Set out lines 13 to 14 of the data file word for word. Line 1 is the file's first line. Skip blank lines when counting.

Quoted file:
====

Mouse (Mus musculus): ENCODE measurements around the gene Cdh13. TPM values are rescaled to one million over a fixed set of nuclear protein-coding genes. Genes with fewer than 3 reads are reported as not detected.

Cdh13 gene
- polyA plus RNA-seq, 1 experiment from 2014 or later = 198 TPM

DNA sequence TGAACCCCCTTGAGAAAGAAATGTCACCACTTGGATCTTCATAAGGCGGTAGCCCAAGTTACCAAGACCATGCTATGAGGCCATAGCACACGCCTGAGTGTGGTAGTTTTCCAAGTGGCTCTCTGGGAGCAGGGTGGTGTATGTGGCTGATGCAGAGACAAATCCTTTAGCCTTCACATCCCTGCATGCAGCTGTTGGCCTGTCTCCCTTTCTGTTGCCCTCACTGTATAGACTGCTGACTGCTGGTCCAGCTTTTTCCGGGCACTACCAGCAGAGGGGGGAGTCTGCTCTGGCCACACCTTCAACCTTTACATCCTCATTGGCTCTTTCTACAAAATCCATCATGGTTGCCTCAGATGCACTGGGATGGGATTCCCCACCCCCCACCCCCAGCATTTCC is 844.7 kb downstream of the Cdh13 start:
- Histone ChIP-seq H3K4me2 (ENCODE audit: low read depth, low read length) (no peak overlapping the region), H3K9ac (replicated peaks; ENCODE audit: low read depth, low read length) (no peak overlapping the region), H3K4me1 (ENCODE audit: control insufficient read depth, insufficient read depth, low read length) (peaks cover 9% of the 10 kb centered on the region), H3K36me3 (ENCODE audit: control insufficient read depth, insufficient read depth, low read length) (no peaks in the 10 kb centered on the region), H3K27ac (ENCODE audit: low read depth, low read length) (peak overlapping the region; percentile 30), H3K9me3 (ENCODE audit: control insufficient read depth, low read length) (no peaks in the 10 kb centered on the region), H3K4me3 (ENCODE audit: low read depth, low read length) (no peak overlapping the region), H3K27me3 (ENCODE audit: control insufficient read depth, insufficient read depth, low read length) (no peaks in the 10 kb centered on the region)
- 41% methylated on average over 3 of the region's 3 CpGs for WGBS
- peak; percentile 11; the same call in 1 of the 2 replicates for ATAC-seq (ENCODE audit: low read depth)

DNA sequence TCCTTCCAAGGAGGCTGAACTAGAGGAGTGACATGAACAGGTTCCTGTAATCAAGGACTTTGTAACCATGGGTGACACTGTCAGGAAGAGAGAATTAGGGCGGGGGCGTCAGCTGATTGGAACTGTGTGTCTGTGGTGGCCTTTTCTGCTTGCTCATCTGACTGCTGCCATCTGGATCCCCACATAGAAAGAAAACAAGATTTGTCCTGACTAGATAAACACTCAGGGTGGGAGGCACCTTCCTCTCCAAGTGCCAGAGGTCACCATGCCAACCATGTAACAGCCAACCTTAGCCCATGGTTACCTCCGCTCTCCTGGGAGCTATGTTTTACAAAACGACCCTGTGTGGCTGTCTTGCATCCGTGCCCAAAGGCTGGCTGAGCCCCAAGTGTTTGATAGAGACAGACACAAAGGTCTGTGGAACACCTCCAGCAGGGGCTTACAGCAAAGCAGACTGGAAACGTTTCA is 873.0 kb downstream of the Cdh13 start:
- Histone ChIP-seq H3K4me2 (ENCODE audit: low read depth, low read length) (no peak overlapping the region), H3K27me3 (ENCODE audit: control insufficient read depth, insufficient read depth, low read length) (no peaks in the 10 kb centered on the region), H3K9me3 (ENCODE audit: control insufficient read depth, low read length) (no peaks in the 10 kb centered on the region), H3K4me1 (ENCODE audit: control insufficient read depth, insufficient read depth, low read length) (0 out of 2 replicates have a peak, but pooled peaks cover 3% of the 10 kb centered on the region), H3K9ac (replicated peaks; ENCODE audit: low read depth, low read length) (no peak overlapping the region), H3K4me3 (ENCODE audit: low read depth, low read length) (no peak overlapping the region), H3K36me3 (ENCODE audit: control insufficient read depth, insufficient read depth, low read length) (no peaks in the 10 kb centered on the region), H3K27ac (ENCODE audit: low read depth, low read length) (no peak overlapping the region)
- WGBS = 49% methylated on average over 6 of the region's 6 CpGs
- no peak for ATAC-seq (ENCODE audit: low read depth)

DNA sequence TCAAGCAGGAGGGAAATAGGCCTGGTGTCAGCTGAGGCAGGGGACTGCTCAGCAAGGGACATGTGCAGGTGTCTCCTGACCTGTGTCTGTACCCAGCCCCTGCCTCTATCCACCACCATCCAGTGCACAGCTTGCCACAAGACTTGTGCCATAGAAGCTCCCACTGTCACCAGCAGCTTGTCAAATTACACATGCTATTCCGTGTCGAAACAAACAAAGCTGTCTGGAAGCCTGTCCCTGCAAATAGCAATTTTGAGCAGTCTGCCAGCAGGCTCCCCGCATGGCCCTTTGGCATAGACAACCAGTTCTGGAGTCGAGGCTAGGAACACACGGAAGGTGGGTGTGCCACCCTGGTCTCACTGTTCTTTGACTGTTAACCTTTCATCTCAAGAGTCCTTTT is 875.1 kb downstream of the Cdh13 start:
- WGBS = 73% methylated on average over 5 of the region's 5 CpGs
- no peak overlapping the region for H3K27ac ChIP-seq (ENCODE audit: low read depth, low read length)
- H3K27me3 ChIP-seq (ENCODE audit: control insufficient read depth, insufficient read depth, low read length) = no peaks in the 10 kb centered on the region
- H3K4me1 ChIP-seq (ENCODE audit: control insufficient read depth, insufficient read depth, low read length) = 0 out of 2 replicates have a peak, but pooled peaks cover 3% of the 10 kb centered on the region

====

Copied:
- WGBS = 73% methylated on average over 5 of the region's 5 CpGs
- no peak overlapping the region for H3K27ac ChIP-seq (ENCODE audit: low read depth, low read length)